Focus and Construction

C.D. Barnes marks 60 years by staying lean and conservative

Promoting from within and staying debt free top list of priorities.

January 31, 2014
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CD Barnes Todd Oosting
Todd Oosting keeps C.D. Barnes Construction moving forward with projects like the one the firm completed for Celebration! Cinema. Photo by Michael Buck

C.D. Barnes Construction is celebrating its 60th anniversary by honoring its legacy and keeping an eye on the future.

Specifically, that means the Grand Rapids-based general contractor plans to do its level best to stay out of debt, keep its overhead low, cherry pick the projects it will handle locally and nationally, and groom the next generation of leaders.

“When things got scary in the construction business (during the Great Recession), a lot of our competitors were taking jobs just to stay busy but hardly making any money,” said Todd Oosting, the company’s executive vice president.

“We decided we’ll get smaller and stay profitable. We have no debt. We own all our own equipment. We prefer to stay lean and conservative.”

C.D. Barnes got its start in 1917, a year when President Woodrow Wilson declared war on Germany, the Chicago White Sox beat the New York Giants four games to two in the World Series and, in Grand Rapids, brothers Cleve Dell (C.D.) and Roy Barnes, started a construction business by the name of Barnes Construction.

Following the end of World War II, several adult children of Cleve and Roy had joined the family-owned business. Over time, that involvement also included their grandchildren and great-grandchildren.

In 1954, the two brothers split Barnes Construction into two entities. Roy incorporated the business under the original name, Barnes Construction, and Cleve Dell operated his business with the moniker C.D. Barnes Associates Inc.

Ownership of C.D. Barnes Associates Inc. remained in the Barnes family until the sudden death of owner Spencer Barnes in 1999. With his death, four C.D. Barnes employees purchased the company: John Drozer became president, Carter Huffman became executive vice president, Todd Oosting took the position of secretary and David Smith became treasurer.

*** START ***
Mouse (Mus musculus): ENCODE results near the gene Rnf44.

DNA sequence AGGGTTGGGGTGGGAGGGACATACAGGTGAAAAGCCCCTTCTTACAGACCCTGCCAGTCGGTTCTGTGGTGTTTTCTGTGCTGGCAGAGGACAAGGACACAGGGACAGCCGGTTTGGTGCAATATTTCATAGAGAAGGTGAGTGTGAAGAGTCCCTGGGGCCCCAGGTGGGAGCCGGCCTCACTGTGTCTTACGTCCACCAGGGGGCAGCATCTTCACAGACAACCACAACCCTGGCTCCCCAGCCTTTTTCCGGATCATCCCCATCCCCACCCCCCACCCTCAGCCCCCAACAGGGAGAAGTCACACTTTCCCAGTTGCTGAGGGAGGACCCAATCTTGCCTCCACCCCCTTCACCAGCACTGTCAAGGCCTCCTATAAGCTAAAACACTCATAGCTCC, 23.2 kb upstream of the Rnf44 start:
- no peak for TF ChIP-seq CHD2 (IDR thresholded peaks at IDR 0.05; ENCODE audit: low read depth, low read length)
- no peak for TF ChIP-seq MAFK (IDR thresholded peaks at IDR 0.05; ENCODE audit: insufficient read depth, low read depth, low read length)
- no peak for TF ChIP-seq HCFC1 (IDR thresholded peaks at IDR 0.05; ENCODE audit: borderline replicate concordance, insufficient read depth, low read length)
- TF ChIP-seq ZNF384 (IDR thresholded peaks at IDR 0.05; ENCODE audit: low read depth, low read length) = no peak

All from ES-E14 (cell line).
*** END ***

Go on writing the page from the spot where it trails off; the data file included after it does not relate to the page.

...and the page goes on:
Though Carter remains a trustee, he sold his shares in the company in 2009, some to the current owner, Todd Oosting, and some to a new partner, Dale Kraker.

2012 brought more changes for C.D. Barnes Associates. As the company pursued markets outside of Michigan, senior management determined the term “associates” led some people to believe they were attorneys or accountants, not commercial construction representatives. That resulted in the firm’s current name: C.D. Barnes Construction.

The company’s services include construction management, design/build and general contracting services. It specializes in the construction of theaters, child care facilities, restaurants, retail centers, dental practices, senior living facilities and industrial spaces.

West Michigan clients include Celebration! Cinema and Uccello’s Ristorante, as well as Milestones, Lighthouse, Appletree and Goddard child care facilities. Additional clients are Elite Baseball and Softball Training, Robinson Dental, OsborneKlein, Eastown Veterinary Clinic, Notions Marketing, the LaCati Group — and many others.

Nationally, clients include corporations such as Walmart, ALDI, Sears, Art Van, Alltel, Jimmy John’s, Culver’s, Houlihan’s, Coca-Cola, PepsiCo, FedEx, the U.S. Postal Service and Cummins Bridgeway.

Oosting said he is not content to look in the rearview mirror of the company’s history.

“Right now we’re grooming the next generation of leadership,” he said.

“We like to promote within rather than hire a bunch of people from outside. We cross-train all our people, so a carpenter can work their way up to being a site superintendent, then project management and estimating. We’ll bring in guys who’ve been in the field for a long time and bring them into the office and cross-train them in estimating and marketing. We just see where their talents take them,” he said.

Signs that the Great Recession is in the past also are visible, Oosting added.

 “Our industry is coming back, and people are getting excited about the construction industry,” Oosting said. “But you’re only as good as your players. We’ve got such a good reputation with our niches that we’ve built for years. We’ll continue to give our clients good service — and that’s you how survive in this business.” 

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